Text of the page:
Now that you know the root causes behind your PCOS, you may be wondering how to address them through diet and lifestyle changes. To get you started, here are 6 of the best foods for PCOS. In other words, PCOS Power Foods — or foods that have some scientific evidence that they help with some aspect of PCOS.
Turmeric is well-known for its anti-inflammatory properties, and the scientific research backs this up. Curcumin, the active ingredient in turmeric, has been shown to inhibit the creation of inflammatory molecules that wreak havoc on our bodies and our cells. Turmeric’s warm and subtly spicy flavor is delicious in soups, curries, stir-fries, and lattes. If you want to increase your dose, you can also take curcumin as a supplement. Studies most commonly use around a 1-gram dose. For best absorption, combine turmeric with a pinch of black pepper and a source of fat.
Try turmeric in The Anti-Inflammatory Pumpkin smoothie recipe!
Ginger also contains curcumin as well as other compounds that may help balance hormones. Studies have shown ginger may improve hormone balance, and it also may improve nausea. Plus, ginger has potent anti-inflammatory effects and has been investigated for its potential to help with the symptoms of MS and Rheumatoid Arthritis. Ginger is a versatile root that can be brewed as a tea, used in curries, stews and stir-fries, added to a smoothie, or baked into muffins and desserts.
Try it in my Amped Oats for Fertility.
Flaxseed is one of the best foods for PCOS for a number of reasons. It contains lignans, special fibers that have a weak estrogen-like effect in our bodies. This potent little seed appears to lower sex hormones including both testosterone and estrogen in some studies. You can sprinkle ground flaxseed on cereal or yogurt or add it to smoothies or oats.
I recommend buying flaxseed ground and storing it in the refrigerator.
I feature flaxseed in many of my recipes including the Chocolate Walnut Muffins from A Balanced Approach to PCOS, my Lentil-Flax-Walnut “Meatballs,” my Pancake-in-a-Mug, and many of my protein ball recipes (my faves are the Pumpkin Pie Energy Balls).
Turns out cinnamon isn’t just a nice fall spice – it also helps lower blood sugar and improves insulin resistance in a number of studies. Dosage varies, but in a recent study, as little as 1 gram per day was found make a difference in blood sugar levels. You can sprinkle cinnamon on oats, in baked goods, use it in Mediterranean dishes and in smoothies.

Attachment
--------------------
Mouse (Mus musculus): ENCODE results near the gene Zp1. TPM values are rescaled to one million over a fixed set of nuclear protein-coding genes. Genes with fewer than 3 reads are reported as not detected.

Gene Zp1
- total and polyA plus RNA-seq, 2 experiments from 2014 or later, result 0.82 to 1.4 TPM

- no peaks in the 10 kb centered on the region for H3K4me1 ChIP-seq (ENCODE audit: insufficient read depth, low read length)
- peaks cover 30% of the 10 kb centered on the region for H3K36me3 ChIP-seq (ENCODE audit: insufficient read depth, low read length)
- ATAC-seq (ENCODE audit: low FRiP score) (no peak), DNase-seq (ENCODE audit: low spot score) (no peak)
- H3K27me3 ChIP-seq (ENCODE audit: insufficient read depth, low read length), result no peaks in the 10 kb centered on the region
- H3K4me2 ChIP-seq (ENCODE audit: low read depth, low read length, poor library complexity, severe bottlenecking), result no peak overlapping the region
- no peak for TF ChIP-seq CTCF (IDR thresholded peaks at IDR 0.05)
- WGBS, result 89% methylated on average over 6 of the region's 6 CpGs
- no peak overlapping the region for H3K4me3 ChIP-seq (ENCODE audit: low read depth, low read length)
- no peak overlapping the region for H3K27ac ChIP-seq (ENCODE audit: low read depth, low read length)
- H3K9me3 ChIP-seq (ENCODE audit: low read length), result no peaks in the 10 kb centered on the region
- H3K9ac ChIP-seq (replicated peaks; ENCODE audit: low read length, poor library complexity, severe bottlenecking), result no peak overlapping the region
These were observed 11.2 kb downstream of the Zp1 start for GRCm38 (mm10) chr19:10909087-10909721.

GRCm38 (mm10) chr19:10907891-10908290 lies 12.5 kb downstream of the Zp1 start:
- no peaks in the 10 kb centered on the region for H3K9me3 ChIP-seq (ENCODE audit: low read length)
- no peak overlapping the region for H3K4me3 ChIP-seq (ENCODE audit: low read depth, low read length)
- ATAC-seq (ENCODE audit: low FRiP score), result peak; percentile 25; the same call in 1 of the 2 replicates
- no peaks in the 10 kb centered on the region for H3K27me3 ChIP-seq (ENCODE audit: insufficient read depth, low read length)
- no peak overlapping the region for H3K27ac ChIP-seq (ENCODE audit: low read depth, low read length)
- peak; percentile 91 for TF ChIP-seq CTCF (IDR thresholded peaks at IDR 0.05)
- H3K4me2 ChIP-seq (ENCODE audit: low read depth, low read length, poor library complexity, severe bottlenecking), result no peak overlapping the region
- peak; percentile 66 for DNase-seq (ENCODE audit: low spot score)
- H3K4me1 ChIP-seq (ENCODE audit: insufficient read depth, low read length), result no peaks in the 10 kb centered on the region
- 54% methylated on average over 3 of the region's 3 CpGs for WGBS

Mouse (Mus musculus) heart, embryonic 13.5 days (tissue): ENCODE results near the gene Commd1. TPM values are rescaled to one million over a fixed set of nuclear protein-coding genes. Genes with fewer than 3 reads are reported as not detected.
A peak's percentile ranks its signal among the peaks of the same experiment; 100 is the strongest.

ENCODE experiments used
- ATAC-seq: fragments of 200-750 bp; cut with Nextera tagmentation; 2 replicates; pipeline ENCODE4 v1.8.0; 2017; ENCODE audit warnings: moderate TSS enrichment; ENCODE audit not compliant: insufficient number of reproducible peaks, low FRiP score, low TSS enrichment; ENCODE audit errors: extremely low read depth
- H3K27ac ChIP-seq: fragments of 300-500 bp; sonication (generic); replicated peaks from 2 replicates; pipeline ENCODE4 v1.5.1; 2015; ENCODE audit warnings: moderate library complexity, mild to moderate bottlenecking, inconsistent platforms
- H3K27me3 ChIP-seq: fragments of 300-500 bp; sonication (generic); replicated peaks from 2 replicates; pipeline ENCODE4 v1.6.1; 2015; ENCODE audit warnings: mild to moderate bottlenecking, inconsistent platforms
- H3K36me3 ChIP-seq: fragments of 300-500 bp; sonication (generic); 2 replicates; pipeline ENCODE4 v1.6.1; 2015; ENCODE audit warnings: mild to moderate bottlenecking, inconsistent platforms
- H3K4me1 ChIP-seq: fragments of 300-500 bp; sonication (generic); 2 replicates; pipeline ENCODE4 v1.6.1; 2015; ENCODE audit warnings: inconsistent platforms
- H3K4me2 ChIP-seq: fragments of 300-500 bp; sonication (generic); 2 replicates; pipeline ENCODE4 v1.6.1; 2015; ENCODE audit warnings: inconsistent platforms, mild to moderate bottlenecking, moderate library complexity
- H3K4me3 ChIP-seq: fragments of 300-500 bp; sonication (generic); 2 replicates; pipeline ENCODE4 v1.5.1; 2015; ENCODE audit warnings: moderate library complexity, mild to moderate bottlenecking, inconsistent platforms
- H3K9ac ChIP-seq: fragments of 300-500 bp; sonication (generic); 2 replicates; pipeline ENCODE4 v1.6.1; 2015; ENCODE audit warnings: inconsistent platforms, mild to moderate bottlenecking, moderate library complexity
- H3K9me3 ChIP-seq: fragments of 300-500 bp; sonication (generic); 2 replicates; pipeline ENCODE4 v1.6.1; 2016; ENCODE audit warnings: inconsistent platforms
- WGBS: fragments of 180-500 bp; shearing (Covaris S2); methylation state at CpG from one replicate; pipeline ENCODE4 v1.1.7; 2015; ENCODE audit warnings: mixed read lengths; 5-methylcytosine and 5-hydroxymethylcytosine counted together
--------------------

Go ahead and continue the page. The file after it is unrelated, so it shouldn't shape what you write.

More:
Try it in my PB&J Fat Bombs.
Barley is filled with beta glucans, which have been found to lower blood sugar enough to be effective for people with Type II Diabetes. This makes it one of the best foods for PCOS in terms of grains and complex carbohydrates! Barley is excellent in soups and stews, as a risotto, and as a breakfast cereal. This grain does contain gluten, so be aware of that if you need to be gluten-free.
I don’t have any barley recipes on my site yet, but there are some in my PCOS cookbook.
Artichoke lovers can rejoice over an added benefit of these savory treats that are a relative of milk thistle. Recent studies have shown that artichoke leaf extract is associated with significant improvement in diseased livers. It appears to do this through antioxidant effects. Studies on humans used around 600 mg of artichoke leaf extract, but you can get some of these benefits from enjoying steamed or grilled artichokes or artichoke hearts (which are also a great source of fiber!).
Sound tasty? Try adding some of these PCOS Power Foods to your daily routine and see how it goes. Not only are they some of the best foods for PCOS, they’ll delight your taste buds as well!
Check out my book, A Balanced Approach to PCOS, for more of the best foods for PCOS!
And check out more PCOS Power foods in this article I was quoted in.
Cowritten by Jeani Hunt-Gibbon.
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